The career you are describing in your second post seems to be that of a successful real estate agent or medical transcriptionist. I do not mean that in a bad way- but Nursing actually requires a great deal of sacrifice in terms of working holidays, weekends, odd shifts, exposure to bizarre diseases, violent angry people...etc things that may not help you to raise your child in the way that you want to.
    The field expands some money-wise as you get advanced degrees- but it also narrows- you can not be as flexible about a job, because there is currently in some parts of the country a glut in NP's. Some hospitals do not give midwives admitting privilidges, etc- so there are also considerations there- as well as the malpractice insurance you would need to carry. So just becoming an NP does not gaurentee you a job, like becoming an RN does.
    I absoloutely LOVE being a nurse. I have such a great opportunity to make an extreme difference in someone's life every time I go to work. But it surely is not the most flexible or lucrative career someone could choose. Good Luck with your choice.
  6. by   shelleys
    I am a nursing student, and at my school we are accepted directly into the school of nursing as a freshman. Although I have not had too many of my clinicals, I personally think nursing can be a very profession. I think you will get out of nursing what you put into it, and I think that it is a profession worth entering. I have also been told there is not much money in it; however, what other profession can you change positions in and have something new every time. Last week my nursing prof was telling us how she has been a psych, peds, ICU, nurses, administration, and now is a prof. I think it is so cool that we have so many options open.
  7. by   Ambuls
    Hi! I am replying to your question wondering if you should apply to nursing school.
    I am currently in my 4th year of nursing school. I will not graduate this May, but have one more semester after this one. It has been an extremely long and hard road to go down, but I have survived! If I can do it, trust me, anyone can.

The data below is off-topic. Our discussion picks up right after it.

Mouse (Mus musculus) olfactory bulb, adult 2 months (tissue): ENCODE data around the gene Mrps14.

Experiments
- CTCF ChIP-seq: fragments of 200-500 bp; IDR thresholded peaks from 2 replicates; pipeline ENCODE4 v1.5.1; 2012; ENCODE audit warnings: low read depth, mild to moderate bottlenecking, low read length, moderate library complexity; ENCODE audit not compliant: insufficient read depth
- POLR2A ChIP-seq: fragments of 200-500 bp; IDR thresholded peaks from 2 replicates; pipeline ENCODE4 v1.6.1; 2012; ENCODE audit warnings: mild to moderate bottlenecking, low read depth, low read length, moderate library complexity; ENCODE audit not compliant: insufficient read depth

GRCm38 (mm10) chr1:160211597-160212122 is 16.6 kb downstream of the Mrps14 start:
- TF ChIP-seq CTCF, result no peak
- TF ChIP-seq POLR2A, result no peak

I went through an associate degree program first, so I am already an RN. I have been for about a year now.
    For my entire life, at least as long as I can remember, I have wanted to be a nurse. Nothing else seemed "me", I just always thought of myself as a nurse and nothing else. The human body always fascinated me, and helping people was what I wanted to do for my entire life.

    Do I regret it? No. would I do it over again if I was just graduating high school? Probably not.

    There are days I wonder and have to think VERY VERY hard why I went into this. Because sometimes it's not so clear to me what my purpose as being a nurse is. It gets hard, frustrating, demanding, overwhelming, and emotionally draining. The pay isn't all that great, and the hours suck!

    However, there are days I am reminded. I will go into work, not wanting to of course, but when I get there I will have one special patient. Someone who is just overjoyed that I am there, and thanks me again and again for being such a great nurse and was so happy I was there for that time.

    It's those times that I am reminded why I went into this, and why I am going to stay into it. It's a wonderful thing, being a nurse. When someome asks me what I do, I respond very proudly "I am a nurse". It's a difficult profession to be in, but worth it. Touching peoples' lives, well that's something no amount of money is worth. Having someone thank you for being so kind, having someone tell you their time in the hospital was made better just because of you.... it's a feeling I can't even explain.

    So should you apply? If you truly want to be a nurse, love helping people, and you are compassionate and nice and have patience, then YES!!!!!!!! Do it! You will be great for the job! However realize that the hours aren't the best, the pay isn't that great for what you have to do, and sometimes your co-workers and/or Doctor's can be a pain to get along with. But going through all that is worth it, once you get that one patient that truly looks into your eyes and you can tell how thankful they are that you were there!